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Over the past fifty years, many advances in our understanding of the general principles controlling gene expression during hematopoiesis have come from studying the synthesis of hemoglobin. Discovering how the alpha and beta globin genes are normally regulated and documenting the effects of inherited mutations which cause thalassemia have played a major role in establishing our current understanding of how genes are switched on or off in hematopoietic cells. Previously, nearly all mutations causing thalassemia have been found in or around the globin loci, but rare inherited and acquired trans-acting mutations are being found with increasing frequency. Such mutations have demonstrated new mechanisms underlying human genetic disease. Furthermore, they are revealing new pathways in the regulation of globin gene expression which, in turn, may eventually open up new avenues for improving the management of patients with common types of thalassemia.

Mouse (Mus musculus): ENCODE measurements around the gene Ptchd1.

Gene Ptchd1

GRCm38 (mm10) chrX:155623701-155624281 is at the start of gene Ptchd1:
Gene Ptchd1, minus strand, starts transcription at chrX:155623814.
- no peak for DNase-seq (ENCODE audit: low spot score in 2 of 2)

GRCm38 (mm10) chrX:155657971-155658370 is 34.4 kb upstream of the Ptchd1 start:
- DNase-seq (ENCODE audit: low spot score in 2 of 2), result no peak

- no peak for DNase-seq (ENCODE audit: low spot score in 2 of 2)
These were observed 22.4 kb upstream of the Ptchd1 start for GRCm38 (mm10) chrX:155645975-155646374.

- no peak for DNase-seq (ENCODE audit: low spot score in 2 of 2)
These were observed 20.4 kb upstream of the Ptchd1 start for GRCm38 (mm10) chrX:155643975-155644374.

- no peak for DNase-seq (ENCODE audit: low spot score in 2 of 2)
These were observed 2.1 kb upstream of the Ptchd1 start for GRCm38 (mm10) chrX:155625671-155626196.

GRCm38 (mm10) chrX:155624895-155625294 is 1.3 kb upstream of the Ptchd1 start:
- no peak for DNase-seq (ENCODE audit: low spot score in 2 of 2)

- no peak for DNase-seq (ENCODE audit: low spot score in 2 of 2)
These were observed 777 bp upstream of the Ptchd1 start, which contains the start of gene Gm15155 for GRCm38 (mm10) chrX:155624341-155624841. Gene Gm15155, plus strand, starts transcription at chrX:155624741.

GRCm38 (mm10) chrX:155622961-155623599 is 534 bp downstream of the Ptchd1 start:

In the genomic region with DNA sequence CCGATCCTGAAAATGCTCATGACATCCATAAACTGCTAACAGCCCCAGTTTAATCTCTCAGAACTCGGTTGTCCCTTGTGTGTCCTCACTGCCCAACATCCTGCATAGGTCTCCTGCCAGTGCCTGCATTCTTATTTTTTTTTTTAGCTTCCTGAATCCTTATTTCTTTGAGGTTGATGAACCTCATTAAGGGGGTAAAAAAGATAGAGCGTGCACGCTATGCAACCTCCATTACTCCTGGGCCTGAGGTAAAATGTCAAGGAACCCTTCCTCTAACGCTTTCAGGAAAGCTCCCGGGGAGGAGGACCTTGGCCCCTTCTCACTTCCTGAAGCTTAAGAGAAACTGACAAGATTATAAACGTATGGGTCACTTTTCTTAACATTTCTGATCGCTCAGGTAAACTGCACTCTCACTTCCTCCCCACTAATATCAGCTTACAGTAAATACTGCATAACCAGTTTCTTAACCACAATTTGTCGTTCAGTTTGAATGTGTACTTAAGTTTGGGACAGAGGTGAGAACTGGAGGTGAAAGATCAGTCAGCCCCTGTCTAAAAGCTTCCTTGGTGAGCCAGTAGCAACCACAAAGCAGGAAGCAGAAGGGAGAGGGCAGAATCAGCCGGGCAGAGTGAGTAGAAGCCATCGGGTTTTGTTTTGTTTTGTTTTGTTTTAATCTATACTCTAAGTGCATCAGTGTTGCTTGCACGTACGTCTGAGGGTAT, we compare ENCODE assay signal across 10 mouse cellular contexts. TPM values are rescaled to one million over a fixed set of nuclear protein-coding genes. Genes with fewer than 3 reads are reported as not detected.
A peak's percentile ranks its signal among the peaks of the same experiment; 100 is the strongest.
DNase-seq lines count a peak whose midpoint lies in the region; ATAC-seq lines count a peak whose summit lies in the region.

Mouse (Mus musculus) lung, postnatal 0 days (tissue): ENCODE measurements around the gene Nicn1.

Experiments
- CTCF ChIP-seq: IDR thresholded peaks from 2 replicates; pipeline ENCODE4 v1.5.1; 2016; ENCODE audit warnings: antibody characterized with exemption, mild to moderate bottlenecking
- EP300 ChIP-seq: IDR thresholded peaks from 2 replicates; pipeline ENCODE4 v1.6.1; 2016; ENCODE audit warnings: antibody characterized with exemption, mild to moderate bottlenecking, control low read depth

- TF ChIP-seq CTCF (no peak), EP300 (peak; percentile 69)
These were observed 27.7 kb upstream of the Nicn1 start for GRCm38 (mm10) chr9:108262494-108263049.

Original publication

DOI

10.1182/asheducation-2004.1.1

Type

Journal article

Journal

Hematology Am Soc Hematol Educ Program

Publication Date

2004

Pages

1 - 13

Keywords

Animals, Globins, Hematopoiesis, Humans, Multigene Family, Mutation, Thalassemia, Transcriptional Activation